Santa Barbara First Female Chief Starts Monday

Release Date: July 18,2016

New Police Chief is Community Oriented


New Santa Barbara police Chief Lori Luhnow served for 27 years in the San Diego Police Department.



July 17, 2016

As Santa Barbara's first female police chief, Lori Luhnow, prepares to take office on Monday, she brings a modern, community-focused view of police training, recruitment and transparency.

On the heels of the recent police-involved shootings of black men in other parts of the country, and subsequent local outcry for the Santa Barbara Police Department to undergo implicit bias training, Chief Luhnow said she is more than open to the suggestion.

"I think what the community was trying to say is that they want us to focus on training our officers' hearts and minds," she told the News-Press. "I agree — and I don't want to stop with just implicit bias training."

The San Diego Police Department — where she served for 27 years — underwent implicit bias training recently, as well as procedural justice and emotional intelligence training, she said.

"In a sense we have to build the skills of a warrior, but we have to train ? our officers to think and understand people better and communicate their way through situations," Chief Luhnow said.

Further, a willingness to address the priorities of city residents is key, she explained.

"That's the foundation of community-oriented policing: creating a safe community based on the priorities of the community."

Her leadership style is one that's "transformative and collaborative" with the goal of empowering her fellow officers, she said, noting this strategy is particularly effective with younger officers.

"The old-school hierarchy, paramilitary leadership style is less successful with the newer generations."

As the department looks to fill vacancies, Chief Luhnow said she aims to implement a strategic, long-term plan for recruitment.

"There's no quick fix," she said. "It's about connecting with people, encouraging them."

In San Diego, she managed the in-service training and development of 2,500 police officers and civilians in San Diego's Regional Police Academy for years.

Her ideas for drawing in new faces to the Police Department include starting up a robust volunteer program to give anyone interested in becoming a police officer some exposure.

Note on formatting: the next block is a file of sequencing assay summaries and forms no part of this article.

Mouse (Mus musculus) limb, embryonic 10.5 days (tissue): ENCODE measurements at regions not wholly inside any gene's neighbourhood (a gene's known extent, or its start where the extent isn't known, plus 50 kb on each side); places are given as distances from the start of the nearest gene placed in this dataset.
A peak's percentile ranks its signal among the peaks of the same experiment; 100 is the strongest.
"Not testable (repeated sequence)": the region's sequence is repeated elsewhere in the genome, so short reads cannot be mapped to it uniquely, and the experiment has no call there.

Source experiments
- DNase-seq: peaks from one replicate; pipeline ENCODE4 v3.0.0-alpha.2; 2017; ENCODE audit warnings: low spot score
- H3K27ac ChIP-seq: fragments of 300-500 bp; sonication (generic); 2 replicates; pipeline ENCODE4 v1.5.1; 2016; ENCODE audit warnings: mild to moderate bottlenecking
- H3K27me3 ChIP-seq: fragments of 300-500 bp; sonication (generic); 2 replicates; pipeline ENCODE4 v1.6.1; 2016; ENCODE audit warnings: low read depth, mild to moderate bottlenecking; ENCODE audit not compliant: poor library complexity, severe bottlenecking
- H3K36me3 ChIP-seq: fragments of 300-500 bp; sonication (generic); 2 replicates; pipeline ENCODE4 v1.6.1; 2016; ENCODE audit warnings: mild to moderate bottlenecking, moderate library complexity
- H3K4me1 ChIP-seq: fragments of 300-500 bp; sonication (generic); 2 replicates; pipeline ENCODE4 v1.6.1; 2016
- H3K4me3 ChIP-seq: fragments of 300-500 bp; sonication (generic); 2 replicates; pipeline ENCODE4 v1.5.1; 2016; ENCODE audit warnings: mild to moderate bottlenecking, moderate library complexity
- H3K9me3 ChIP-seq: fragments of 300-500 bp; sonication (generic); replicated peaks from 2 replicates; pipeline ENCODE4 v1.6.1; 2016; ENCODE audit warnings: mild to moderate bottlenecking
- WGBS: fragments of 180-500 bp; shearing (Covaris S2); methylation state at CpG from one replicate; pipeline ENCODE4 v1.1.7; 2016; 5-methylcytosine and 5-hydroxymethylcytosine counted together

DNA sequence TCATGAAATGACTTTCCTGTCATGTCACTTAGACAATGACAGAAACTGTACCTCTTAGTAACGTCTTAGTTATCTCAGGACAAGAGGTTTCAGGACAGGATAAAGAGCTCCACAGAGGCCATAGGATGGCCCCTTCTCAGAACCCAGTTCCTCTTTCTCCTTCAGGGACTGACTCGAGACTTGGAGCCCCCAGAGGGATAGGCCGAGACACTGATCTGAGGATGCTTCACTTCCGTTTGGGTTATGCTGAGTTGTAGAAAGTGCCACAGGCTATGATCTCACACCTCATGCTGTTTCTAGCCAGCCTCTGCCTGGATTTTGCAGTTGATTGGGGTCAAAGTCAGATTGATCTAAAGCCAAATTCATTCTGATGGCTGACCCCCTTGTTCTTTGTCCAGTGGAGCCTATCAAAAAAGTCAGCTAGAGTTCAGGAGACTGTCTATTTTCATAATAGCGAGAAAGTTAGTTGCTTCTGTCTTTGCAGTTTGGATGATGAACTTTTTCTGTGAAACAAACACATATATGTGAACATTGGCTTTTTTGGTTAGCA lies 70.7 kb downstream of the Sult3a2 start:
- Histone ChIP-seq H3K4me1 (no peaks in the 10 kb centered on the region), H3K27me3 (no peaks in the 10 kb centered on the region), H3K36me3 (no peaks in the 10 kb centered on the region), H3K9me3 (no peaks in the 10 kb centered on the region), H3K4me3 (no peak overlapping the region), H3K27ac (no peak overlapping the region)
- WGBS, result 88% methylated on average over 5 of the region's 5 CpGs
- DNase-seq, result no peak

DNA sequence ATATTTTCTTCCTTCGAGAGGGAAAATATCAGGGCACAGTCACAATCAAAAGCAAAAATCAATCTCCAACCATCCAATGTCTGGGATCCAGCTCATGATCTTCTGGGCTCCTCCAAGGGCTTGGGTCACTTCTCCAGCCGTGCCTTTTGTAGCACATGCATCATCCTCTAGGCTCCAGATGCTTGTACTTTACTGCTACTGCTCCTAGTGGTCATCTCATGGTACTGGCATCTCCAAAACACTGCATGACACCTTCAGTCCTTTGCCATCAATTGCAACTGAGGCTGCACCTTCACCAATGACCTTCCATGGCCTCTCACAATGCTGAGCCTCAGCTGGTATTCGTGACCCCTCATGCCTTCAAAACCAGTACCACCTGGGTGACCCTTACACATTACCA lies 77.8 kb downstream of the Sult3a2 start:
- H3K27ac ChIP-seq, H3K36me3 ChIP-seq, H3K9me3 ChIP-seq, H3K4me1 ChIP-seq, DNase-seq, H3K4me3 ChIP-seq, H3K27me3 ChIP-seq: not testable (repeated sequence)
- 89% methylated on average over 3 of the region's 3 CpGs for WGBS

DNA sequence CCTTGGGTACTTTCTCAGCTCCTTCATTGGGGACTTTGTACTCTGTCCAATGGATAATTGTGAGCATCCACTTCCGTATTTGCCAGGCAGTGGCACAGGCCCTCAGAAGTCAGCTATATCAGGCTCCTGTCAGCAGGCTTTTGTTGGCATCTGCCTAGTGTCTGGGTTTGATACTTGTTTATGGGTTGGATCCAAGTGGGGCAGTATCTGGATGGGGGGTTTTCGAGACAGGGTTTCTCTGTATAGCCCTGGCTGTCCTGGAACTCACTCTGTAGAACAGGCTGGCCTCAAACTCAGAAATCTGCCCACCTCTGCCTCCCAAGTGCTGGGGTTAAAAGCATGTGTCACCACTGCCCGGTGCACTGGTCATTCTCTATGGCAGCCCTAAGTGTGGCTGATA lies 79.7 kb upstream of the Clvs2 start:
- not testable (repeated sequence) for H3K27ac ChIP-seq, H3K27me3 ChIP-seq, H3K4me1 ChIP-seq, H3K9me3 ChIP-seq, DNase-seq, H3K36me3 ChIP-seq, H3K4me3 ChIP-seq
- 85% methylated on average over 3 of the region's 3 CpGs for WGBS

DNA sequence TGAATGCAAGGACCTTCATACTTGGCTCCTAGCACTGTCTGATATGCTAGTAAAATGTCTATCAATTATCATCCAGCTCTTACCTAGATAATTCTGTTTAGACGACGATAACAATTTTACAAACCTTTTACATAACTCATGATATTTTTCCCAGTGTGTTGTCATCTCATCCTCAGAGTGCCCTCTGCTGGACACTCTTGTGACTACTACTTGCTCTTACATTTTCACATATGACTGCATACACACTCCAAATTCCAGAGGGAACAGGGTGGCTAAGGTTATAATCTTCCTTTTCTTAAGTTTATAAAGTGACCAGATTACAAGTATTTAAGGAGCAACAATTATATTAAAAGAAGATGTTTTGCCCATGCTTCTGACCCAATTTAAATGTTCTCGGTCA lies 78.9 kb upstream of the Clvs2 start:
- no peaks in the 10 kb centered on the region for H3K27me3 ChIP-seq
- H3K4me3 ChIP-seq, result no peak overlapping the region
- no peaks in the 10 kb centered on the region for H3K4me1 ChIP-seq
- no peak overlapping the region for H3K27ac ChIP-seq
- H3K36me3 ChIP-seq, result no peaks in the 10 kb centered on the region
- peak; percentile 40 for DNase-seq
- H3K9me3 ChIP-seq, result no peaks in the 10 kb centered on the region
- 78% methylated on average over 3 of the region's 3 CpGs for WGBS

But recruiting and hiring officers who have the interest and ability to connect with the community —especially with the city's younger generation — is an important aspect, she said.

"In light of what's going on in the world, we really have to focus on helping our officers connect with youth in a way that they're viewed as part of the community," she said.

She also wants to address the problem many agencies have with mirroring the population, pointing to the low number of female police officers as an example.

"In society we have about half women, but in law enforcement the numbers average 10 to 20 percent typically for an agency," she said.

Further, Chief Luhnow wants transparency in the Santa Barbara Police Department.

"It starts with relationships and communication and it creates that environment where people are trusting and understand what your intentions are."

In her new position, Chief Luhnow will oversee the department's 200 sworn and civilian staff and a budget of $42 million.

Friday was the last day for Interim Police Chief John Crombach, who filled in when former Chief Cam Sanchez retired in February after 15 years in the position.

Chief Luhnow earned a bachelor's degree in communication from UC San Diego, a master's in organizational management from the University of Phoenix, and graduated from the FBI National Academy.

She is a member of the California Police Chiefs Association and the FBI National Academy Associates.

As a former college volleyball athlete who grew up with an identical twin sister, she is skilled in working with a team toward a common goal, she said lightheartedly.

Chief Luhnow, an avid cyclist who used to do track sprint cycling, said she plans to ride her bicycle to work every day.

"People are going to see me," she said. "I'm living in the city. It's how I want to be a chief — I want to police from the internal, in one with the community."


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